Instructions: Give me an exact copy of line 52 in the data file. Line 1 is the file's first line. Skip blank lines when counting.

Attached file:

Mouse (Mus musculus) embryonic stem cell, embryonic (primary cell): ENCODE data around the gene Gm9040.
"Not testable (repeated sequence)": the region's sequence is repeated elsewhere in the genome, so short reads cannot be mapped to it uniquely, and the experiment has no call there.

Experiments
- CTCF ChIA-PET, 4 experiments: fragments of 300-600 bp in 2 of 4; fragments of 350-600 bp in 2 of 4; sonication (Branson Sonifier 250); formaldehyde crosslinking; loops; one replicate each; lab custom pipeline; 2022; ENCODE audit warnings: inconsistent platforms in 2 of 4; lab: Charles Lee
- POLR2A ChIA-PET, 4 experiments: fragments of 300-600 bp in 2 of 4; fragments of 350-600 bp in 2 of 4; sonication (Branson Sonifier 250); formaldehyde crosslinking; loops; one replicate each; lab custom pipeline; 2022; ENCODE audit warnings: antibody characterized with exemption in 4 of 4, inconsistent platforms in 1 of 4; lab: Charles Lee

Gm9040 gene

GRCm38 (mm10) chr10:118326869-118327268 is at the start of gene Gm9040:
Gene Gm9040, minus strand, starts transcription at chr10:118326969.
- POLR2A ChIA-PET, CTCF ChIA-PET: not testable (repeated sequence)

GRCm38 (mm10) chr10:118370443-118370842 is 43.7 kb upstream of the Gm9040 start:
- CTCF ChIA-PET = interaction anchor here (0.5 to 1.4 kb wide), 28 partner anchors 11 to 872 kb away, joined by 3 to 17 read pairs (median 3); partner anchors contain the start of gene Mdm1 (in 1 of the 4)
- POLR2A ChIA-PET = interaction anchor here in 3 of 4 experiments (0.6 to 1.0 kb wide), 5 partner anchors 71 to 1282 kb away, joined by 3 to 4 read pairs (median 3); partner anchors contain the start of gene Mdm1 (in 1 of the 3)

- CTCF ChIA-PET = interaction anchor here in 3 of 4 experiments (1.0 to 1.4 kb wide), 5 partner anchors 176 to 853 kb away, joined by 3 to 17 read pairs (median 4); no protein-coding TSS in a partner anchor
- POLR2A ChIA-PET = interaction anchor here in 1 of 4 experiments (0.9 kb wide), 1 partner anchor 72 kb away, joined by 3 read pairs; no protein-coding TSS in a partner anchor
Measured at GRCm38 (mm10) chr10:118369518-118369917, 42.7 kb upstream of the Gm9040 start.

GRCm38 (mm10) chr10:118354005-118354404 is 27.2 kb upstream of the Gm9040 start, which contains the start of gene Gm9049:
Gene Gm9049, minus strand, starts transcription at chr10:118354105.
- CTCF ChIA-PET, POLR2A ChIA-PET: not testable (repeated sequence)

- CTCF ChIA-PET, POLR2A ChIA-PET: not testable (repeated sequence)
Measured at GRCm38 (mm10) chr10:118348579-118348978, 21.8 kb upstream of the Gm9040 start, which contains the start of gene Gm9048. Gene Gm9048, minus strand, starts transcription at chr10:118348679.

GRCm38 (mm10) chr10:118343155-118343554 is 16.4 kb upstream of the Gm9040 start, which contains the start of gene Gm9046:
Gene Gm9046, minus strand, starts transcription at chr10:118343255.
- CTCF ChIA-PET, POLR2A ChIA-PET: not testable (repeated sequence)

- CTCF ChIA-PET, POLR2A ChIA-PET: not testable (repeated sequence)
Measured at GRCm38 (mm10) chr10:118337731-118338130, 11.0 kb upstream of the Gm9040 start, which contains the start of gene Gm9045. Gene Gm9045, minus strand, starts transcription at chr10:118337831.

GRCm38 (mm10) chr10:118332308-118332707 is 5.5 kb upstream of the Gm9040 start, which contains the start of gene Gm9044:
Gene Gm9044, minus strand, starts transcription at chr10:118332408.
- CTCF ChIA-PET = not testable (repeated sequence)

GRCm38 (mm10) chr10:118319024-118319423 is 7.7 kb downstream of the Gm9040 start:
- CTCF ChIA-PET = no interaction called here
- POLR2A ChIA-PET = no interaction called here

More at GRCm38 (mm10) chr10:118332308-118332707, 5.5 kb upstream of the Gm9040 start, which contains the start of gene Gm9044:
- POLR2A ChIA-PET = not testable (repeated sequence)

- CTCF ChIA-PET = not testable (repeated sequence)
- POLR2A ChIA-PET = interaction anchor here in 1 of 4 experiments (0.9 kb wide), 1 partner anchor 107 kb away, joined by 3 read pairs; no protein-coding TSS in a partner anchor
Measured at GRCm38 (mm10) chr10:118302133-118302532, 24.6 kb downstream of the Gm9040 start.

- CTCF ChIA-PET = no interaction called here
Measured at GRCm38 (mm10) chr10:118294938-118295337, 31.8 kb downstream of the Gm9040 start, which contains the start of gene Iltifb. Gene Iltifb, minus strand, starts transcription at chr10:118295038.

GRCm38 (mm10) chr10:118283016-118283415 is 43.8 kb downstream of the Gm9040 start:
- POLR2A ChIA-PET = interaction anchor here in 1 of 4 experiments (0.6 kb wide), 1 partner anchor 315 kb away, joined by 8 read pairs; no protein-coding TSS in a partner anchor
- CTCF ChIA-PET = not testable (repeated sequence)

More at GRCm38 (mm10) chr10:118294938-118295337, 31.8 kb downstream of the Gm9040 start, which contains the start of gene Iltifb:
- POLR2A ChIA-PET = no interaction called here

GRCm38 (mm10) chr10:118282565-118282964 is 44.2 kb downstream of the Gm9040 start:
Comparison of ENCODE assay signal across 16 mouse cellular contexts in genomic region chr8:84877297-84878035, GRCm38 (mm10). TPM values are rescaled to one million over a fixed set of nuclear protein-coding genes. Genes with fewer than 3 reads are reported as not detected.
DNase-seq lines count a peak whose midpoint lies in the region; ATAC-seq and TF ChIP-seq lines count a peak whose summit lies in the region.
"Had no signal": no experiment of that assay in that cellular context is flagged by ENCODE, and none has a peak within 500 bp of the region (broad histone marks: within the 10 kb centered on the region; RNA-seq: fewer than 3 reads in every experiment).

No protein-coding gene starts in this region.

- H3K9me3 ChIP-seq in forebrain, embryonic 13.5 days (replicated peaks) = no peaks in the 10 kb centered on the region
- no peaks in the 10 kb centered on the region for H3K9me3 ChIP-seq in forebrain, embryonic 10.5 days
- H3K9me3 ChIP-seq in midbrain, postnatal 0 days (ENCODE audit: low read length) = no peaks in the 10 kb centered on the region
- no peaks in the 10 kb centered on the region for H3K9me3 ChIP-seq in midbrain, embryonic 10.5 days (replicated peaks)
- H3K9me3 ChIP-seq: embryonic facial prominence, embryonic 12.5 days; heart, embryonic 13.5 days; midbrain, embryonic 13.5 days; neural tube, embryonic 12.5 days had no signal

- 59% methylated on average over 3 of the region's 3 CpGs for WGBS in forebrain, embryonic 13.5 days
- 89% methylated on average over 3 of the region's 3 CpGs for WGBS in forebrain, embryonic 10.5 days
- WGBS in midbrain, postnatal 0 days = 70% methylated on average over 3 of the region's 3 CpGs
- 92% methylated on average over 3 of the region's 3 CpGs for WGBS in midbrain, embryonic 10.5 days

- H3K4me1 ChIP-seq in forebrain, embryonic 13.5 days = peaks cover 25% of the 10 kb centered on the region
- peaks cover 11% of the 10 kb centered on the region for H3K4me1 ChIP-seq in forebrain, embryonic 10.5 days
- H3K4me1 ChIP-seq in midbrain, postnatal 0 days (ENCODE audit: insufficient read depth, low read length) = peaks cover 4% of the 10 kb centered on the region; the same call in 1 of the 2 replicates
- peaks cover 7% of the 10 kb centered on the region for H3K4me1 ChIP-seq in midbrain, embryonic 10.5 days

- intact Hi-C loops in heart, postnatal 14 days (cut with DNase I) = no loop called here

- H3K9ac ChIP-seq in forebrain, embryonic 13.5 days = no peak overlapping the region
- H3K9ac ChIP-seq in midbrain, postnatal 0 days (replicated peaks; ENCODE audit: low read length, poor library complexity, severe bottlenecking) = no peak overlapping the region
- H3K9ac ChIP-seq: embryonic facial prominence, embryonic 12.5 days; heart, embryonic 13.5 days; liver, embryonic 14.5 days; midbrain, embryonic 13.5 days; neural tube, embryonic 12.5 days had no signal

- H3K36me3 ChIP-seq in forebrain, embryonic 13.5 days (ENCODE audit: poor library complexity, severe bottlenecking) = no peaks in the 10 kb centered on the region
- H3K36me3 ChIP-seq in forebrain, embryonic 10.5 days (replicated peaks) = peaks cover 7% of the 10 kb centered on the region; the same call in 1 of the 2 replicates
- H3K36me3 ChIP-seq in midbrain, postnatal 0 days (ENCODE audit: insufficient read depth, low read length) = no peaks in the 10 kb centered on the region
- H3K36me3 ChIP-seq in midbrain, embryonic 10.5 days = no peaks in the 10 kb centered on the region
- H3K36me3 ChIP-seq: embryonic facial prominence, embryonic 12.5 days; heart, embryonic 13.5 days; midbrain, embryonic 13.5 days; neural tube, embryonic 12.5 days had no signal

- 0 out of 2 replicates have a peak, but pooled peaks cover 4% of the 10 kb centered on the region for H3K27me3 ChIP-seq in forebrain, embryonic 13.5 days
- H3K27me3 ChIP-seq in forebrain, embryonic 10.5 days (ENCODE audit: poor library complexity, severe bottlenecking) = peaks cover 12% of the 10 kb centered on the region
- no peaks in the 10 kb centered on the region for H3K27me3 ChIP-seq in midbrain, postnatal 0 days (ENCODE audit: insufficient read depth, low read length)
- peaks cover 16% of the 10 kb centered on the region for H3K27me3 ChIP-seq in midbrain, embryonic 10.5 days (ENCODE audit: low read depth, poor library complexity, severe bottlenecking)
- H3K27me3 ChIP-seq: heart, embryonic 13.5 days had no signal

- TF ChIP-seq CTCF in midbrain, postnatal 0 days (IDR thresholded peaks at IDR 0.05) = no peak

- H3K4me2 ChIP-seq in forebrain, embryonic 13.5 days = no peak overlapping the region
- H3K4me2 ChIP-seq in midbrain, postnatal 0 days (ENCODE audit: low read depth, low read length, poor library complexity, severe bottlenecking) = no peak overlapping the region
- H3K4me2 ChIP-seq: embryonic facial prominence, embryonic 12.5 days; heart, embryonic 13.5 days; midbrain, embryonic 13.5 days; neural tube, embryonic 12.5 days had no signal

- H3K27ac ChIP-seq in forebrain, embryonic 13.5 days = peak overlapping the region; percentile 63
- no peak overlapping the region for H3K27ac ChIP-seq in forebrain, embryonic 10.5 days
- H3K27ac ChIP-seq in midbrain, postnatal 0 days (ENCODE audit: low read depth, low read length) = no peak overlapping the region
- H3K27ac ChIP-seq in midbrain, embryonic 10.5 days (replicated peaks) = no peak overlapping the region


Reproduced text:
- no peaks in the 10 kb centered on the region for H3K9me3 ChIP-seq in midbrain, embryonic 10.5 days (replicated peaks)